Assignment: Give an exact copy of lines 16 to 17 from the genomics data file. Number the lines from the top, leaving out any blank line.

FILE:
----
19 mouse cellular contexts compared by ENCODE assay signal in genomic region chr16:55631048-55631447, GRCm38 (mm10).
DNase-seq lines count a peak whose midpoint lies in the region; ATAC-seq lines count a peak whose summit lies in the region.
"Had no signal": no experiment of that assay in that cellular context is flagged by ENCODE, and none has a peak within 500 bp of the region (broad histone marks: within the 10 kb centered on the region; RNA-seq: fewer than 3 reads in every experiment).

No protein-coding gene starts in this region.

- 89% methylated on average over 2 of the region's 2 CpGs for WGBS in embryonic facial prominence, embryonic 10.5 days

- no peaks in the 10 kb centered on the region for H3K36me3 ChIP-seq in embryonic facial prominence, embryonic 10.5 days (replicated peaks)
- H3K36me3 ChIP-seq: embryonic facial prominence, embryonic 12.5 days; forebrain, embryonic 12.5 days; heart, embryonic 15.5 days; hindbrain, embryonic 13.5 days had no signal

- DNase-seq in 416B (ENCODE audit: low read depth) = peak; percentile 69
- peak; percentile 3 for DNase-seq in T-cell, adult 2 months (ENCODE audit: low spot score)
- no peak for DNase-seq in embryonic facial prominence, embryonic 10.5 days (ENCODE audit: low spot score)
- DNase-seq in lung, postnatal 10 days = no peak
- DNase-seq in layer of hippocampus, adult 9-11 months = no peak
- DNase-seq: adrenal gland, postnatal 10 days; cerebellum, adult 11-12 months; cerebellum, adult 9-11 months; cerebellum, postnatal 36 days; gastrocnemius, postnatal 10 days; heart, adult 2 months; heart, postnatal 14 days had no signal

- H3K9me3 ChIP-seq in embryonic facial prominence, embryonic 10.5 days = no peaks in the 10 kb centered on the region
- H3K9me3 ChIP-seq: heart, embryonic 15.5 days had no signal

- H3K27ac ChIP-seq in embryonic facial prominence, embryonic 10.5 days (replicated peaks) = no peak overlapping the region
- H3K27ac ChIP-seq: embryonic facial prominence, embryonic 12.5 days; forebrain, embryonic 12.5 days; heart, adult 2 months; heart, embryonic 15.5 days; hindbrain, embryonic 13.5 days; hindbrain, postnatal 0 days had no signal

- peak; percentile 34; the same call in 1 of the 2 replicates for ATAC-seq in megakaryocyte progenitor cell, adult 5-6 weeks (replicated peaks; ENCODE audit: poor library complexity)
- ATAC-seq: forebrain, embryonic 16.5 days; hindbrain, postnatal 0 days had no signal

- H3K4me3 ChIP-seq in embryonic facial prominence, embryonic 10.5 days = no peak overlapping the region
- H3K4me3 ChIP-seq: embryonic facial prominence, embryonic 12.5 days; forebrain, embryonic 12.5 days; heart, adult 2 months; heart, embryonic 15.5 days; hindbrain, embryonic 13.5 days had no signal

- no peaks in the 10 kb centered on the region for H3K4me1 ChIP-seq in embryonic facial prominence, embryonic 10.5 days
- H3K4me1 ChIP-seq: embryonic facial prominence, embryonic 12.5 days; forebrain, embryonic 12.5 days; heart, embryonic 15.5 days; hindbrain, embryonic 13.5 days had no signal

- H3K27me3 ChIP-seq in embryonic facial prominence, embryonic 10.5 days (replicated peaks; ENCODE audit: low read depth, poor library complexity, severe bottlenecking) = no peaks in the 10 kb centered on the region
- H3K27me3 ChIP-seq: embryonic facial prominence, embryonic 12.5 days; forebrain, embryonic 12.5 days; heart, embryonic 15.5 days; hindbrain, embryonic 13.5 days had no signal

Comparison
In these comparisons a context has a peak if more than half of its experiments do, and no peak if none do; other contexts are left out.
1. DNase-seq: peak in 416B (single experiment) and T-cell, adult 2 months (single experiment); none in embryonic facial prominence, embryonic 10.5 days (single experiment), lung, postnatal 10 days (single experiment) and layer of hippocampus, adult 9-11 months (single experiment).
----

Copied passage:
- H3K27ac ChIP-seq in embryonic facial prominence, embryonic 10.5 days (replicated peaks) = no peak overlapping the region
- H3K27ac ChIP-seq: embryonic facial prominence, embryonic 12.5 days; forebrain, embryonic 12.5 days; heart, adult 2 months; heart, embryonic 15.5 days; hindbrain, embryonic 13.5 days; hindbrain, postnatal 0 days had no signal